Followup, As promised, I checked whether or not points outside of geometry behave like expected, and so they do. I did the following to test it:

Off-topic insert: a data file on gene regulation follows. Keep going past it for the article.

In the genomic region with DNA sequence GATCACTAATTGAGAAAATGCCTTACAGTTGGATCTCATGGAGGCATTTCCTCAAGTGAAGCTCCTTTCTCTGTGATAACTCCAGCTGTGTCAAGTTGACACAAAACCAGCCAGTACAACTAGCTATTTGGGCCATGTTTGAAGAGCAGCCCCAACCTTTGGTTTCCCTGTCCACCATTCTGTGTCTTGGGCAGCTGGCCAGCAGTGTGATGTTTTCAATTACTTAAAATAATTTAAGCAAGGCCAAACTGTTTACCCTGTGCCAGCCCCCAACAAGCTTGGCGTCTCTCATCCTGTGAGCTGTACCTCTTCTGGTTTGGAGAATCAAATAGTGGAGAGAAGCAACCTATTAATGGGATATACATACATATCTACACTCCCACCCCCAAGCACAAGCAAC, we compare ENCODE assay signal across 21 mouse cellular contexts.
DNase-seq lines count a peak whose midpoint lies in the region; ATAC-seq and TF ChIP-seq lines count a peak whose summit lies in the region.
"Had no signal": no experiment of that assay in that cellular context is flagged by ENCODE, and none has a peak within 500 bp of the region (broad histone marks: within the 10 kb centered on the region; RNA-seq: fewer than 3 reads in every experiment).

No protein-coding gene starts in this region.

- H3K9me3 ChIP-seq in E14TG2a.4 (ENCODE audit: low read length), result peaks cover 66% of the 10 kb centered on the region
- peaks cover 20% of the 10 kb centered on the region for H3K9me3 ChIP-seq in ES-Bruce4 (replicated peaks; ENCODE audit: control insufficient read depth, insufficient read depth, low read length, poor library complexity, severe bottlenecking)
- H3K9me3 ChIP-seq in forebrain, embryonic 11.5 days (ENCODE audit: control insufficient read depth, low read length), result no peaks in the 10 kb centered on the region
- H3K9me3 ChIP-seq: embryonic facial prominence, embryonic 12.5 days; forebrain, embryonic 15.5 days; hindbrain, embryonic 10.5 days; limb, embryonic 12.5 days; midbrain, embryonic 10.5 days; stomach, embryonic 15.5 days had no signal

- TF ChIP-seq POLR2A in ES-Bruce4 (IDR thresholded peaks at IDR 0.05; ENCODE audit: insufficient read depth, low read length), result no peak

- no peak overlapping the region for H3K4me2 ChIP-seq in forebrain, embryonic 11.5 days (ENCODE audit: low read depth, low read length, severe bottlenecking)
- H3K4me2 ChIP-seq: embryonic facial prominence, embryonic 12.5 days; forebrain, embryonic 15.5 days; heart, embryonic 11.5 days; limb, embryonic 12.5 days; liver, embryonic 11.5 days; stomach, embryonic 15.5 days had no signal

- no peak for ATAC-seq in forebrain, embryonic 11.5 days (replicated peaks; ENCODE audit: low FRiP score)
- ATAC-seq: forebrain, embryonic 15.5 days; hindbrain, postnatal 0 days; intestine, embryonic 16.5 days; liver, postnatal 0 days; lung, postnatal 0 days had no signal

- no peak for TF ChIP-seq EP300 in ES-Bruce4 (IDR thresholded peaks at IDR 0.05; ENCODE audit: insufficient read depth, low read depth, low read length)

Reduced the box to half its width, so that we now only use half of the 5->10 vector. Now the box starts with 5 and ends with 7.5 on the other edge. It also has half the volume. So, 5e8 mm3 x 6.25g/mm3 = 3,125e9 g. https://puu.sh/x2Wp2/af48012d6a.png Cheers, Mario. 2017-08-05 19:11 GMT+02:00 Mario Meissner <mr.rash....@gmail.com>: > Hello again! > > I moved my code over to viewweight.c. For now I just put my density() > function alongside the other functions inside the file, and my own > structures below the already defined ones. > > Other than that I just needed to add some lines to the end of the hit() > function to use my density() calls instead of using the .density file data. > > Currently, average is taken between the values. In the future we might > want to take more values alongside the segment to get higher precision > during interpolation. This way, non-linear variations between points could > be easily supported. > > Running rtweight on a 1m-side box returns the expected value of 7.5e6 Kg > for the points that I hardcoded for the previous examples. Of course, > taking any other box size won't work well since the vectors are only > defined for this specific size and shape. > > About the edge cases you mentioned: > > - overlapping points should return an error during the input phase in > my opinion, since it makes absolutely no sense that one point has more than > one density value. Encountering this situation during the evaluation phase > should also probably yield an error and terminate. Depending on how we > decide to set up the vector list, this edge case could potentially be > handled by checking that no vector has magnitude 0. However two overlapping > points could both be drawing a vector to origin and result in the exact > same vector but with different factors, resulting in nonsense. I'll think > about how to properly check for this. > - Points outside geometry should work just fine, and I'm working on an > example to prove that. > > After that, I will now proceed to finish off the 4point example I talked > about, both on paper and then on code. Lets see if I can get the code to > return the expected mass for that as well. I will also work on the more > advanced vector examples we talked about, with the hope of getting feedback > on it and keeping up the discussion about the final implementation (now > that we are slowly catching up with code on the simple examples). > > Attached goes output of current code, the code itself, and the box I used. > > Output: https://puu.sh/x2n0W/406b7a0bb9.png > > Have a nice weekend! > Mario. > > 2017-08-04 22:36 GMT+02:00 Mario Meissner <mr.rash....@gmail.com>: > >> >> Is there a new version of the code demonstrating them working? >> >> >> Yes, it is attached to today's email. It should compile and produce an >> rtexample binary that runs the example I set up correctly. >> >> There are a variety of cases with 2points that should also be explored >> and ensure are being handled too like having coincident points, >> external/distant, etc. this can be done on the rt example code or... >> >> >> Okay, I'll make some more 2point examples with different situations like >> the ones you mention. >> >> Before doing that, the next step should be getting 0-1 points working on >> the production tools. Now that you have a feel for rtexample's single ray >> case, that should make rtweight a lot easier to understand and get >> working. See if you can make the changes necessary to rtweight for cases 0 >> & 1 points. >> >> >> Got it. Will work on that. >> >> Working with the rtweight sources, you will now be able to now submit >> changes in proper patch form. Make sure you have an svn trunk checkout, >> then run svn diff to see your changes. >> >> >> Okay. I'll stay on rtexample for the new test cases mentioned above and >> move to rtweight for new work. >> >> Mario. >> > >

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